rings having excellent homological properties) via the projective space associated to the homogenized Weyl algebra. Besides, I have some affinity with this example.

A long time ago I introduced
the moduli spaces for one-sided ideals in the Weyl algebra in Moduli spaces for right ideals of the Weyl algebra and when I was printing a _very_ preliminary version of Ginzburg’s paper
Non-commutative Symplectic Geometry, Quiver varieties, and Operads (probably because he send a preview to Yuri Berest and I was in contact with him at the time about the moduli spaces) the
idea hit me at the printer that the right way to look at the propblem was to consider the quiver

$\xymatrix{\vtx{} \ar@/^/[rr]^a & & \vtx{} \ar@(u,ur)^x \ar@(d,dr)_y \ar@/^/[ll]^b}$

which eventually led to my paper together with Raf Bocklandt Necklace Lie algebras and noncommutative symplectic geometry.

Apart from this papers I would like to explain the following
papers by illustrating them on the above example : Michail Kapranov Noncommutative geometry based on commutator expansions Maxim Kontsevich and Alex Rosenberg Noncommutative smooth
spaces
Yuri Berest and George Wilson Automorphisms and Ideals of the Weyl Algebra Yuri Berest and George Wilson Ideal Classes of the Weyl Algebra and Noncommutative Projective
Geometry
Travis Schedler A Hopf algebra quantizing a necklace Lie algebra canonically associated to a quiver and of course the seminal paper by Joachim Cuntz and Daniel Quillen on
quasi-free algebras and their non-commutative differential forms which, unfortunately, in not available online.

I plan to write a series of posts here on all this material but I will be very
your name and email is required to do so, you do not have to register and you can even put some latex-code in your post but such a posting will first have to viewed by me to avoid cluttering of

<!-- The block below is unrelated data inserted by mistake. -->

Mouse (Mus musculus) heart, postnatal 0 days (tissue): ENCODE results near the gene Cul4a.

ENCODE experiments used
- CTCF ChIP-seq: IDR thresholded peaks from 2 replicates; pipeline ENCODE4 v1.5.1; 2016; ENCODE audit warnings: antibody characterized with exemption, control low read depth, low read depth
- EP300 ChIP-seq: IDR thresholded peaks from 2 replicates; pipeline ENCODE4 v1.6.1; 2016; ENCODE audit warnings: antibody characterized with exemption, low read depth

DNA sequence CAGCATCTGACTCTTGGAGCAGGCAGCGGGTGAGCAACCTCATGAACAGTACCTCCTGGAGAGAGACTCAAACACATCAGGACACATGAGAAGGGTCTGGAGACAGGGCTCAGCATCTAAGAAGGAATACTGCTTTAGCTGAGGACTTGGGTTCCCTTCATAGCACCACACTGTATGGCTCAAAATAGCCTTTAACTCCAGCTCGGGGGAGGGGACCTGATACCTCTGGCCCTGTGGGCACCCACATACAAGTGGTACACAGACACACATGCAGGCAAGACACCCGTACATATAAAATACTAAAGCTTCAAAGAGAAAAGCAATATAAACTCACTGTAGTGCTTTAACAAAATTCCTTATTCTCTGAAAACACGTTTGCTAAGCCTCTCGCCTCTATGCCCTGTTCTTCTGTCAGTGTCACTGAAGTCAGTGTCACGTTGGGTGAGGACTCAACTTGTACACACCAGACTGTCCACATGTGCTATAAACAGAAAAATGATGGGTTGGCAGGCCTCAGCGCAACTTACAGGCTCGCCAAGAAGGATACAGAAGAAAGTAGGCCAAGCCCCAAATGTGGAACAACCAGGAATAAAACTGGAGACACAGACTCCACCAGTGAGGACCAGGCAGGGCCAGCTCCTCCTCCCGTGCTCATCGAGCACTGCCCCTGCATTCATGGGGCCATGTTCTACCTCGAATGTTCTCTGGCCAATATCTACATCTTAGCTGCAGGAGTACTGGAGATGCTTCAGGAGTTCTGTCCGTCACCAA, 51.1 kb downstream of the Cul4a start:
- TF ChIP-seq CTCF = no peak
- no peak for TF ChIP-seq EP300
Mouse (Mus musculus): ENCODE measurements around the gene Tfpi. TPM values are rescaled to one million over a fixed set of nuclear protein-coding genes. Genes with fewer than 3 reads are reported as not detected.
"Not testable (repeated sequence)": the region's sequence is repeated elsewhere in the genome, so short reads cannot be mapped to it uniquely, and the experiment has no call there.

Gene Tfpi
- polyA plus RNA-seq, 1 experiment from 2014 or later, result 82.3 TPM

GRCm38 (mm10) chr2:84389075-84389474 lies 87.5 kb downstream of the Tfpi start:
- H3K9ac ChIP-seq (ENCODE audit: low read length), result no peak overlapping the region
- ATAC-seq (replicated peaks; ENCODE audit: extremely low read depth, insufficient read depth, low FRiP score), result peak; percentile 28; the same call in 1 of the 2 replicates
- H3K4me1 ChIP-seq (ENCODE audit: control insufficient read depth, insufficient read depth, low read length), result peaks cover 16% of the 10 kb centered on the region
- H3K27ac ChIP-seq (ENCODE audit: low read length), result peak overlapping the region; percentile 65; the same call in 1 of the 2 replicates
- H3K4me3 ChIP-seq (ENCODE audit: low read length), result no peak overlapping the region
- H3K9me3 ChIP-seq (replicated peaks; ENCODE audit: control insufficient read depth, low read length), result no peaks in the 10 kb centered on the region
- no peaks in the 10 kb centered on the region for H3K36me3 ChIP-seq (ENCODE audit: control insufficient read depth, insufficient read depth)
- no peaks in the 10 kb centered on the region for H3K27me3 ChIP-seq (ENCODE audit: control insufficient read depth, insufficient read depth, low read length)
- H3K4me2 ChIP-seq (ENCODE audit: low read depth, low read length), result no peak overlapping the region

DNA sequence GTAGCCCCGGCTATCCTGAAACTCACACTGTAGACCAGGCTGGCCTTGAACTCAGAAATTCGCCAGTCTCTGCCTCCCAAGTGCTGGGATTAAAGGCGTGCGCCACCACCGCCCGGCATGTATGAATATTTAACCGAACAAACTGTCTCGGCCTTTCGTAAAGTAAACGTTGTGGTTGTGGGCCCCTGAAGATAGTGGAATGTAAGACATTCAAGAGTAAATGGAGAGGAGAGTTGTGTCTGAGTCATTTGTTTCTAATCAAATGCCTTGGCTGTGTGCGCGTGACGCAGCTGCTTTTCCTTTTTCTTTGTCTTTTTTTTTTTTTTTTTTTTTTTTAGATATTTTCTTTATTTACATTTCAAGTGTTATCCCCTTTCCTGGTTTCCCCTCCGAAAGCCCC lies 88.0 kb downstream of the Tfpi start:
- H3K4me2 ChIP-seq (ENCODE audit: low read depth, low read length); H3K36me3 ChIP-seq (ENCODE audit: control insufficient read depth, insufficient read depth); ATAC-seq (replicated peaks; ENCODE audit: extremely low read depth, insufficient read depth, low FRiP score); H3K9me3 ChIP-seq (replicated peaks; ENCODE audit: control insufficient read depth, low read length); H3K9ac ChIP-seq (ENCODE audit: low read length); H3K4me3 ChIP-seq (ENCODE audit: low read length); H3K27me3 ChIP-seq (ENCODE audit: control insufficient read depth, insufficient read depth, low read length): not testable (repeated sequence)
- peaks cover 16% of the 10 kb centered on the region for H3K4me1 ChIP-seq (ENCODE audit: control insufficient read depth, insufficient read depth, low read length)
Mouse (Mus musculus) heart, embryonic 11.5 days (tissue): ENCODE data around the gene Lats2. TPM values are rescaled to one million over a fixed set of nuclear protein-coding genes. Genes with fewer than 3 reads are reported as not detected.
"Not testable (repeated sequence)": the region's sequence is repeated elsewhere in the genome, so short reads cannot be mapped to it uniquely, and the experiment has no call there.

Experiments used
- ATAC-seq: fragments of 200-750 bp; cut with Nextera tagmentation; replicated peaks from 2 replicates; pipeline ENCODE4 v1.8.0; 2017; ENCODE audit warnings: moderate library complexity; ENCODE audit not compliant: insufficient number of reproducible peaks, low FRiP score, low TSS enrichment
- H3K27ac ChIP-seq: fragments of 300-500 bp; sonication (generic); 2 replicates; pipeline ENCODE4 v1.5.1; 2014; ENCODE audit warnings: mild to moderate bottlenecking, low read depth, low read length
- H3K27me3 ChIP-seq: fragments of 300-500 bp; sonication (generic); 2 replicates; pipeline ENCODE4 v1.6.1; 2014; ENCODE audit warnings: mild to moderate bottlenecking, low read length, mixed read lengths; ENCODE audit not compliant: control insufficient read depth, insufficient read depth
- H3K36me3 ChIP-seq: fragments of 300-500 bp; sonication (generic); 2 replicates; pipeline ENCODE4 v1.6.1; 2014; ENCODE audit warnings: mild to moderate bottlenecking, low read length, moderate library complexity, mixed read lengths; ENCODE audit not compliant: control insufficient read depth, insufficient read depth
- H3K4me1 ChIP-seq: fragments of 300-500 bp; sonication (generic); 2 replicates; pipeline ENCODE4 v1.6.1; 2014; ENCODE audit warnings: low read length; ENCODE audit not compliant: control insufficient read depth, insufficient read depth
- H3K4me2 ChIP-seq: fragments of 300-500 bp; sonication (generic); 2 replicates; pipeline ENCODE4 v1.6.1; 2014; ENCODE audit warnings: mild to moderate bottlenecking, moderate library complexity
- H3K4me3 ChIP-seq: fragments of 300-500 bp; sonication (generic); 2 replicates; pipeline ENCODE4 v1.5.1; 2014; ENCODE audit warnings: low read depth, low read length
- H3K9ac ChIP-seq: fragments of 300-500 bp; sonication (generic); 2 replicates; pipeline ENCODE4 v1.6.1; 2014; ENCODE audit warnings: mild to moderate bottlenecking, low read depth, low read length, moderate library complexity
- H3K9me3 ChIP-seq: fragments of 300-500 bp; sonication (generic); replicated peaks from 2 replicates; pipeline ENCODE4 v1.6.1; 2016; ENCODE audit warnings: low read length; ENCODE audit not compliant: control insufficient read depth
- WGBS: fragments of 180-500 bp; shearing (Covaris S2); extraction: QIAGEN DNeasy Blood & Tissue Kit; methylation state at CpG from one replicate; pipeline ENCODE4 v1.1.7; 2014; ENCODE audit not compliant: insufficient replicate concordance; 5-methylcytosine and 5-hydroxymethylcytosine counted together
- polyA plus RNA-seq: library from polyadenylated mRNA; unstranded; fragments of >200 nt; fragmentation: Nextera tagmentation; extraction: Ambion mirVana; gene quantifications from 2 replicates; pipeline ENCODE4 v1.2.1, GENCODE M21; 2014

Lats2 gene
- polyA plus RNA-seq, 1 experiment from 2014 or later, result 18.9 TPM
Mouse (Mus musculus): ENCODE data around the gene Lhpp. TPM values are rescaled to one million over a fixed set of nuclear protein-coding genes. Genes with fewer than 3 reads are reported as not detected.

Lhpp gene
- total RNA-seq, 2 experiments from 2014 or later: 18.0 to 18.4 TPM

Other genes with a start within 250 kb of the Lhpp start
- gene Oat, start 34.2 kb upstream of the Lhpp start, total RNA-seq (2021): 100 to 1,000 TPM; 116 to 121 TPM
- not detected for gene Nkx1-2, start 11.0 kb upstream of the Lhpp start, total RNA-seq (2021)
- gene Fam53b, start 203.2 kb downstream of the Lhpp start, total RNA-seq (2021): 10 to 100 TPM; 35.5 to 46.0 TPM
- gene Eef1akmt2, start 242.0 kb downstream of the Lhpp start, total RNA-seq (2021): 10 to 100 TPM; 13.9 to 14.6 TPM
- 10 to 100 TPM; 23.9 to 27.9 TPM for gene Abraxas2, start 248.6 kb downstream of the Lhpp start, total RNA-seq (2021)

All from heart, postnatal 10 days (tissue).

nonsense GIFs in my directories).

Before the vacation I finished a rewrite of the One quiver to rule them
all
note. The main point of that note was to associate to any qurve
$A$ (formerly known as a quasi-free algebra in the terminology of
Cuntz-Quillen or a formally smooth algebra in the terminology of
Kontsevich-Rosenberg) a quiver $Q(A)$ and a dimension vector $\alpha_A$
such that $A$ is etale isomorphic (in a yet to be defined
non-commutative etale toplogy) to a ring Morita equivalent to the path
algebra $lQ(A)$ where the Morita setting is determined by the dimension
vector $\alpha_A$. These “one-quiver settings” are easy to
work out for a group algebra $lG$ if $G$ is the amalgamated free product
of finite groups $G = H_1 \bigstar_H H_2$.

Here is how to do
this : construct a bipartite quiver with the left vertices corresponding
to the irreducible representations of $H_1$, say ${ S_1, .. ,S_k }$ of
dimensions $(d_1, .. ,d_k)$ and the right vertices corresponding to the
irreducible representations of $H_2$, ${ T_1, .. ,T_l }$ of dimensions
$(e_1, .. ,e_l)$. The number of arrows from the $i$-th left vertex to
the $j$-th right vertex is given by the dimension of $Hom_H(S_i,T_j)$
This is the quiver I call the Zariski quiver for $G$ as the finite
dimensional $G$-representations correspond to $\theta$-semistable
representations of this quiver for the stability structure $\theta=(d_1, .. ,d_k ; -e_1, .. ,-e_l)$. The one-quiver $Q(G)$ has vertices
corresponding to the minimal $\theta$-stable dimension vectors (say
$\alpha,\beta, ..$of the Zariski quiver and with the number of arrows
between two such vertices determined by $\delta_{\alpha \beta}-\chi(\alpha,\beta)$ where $\chi$ is the Euler form of the Zariski
quiver. In the old note I've included the example of the projective
modular group $PSL_2(Z) = Z_2 \bigstar Z_3$ (which can easily be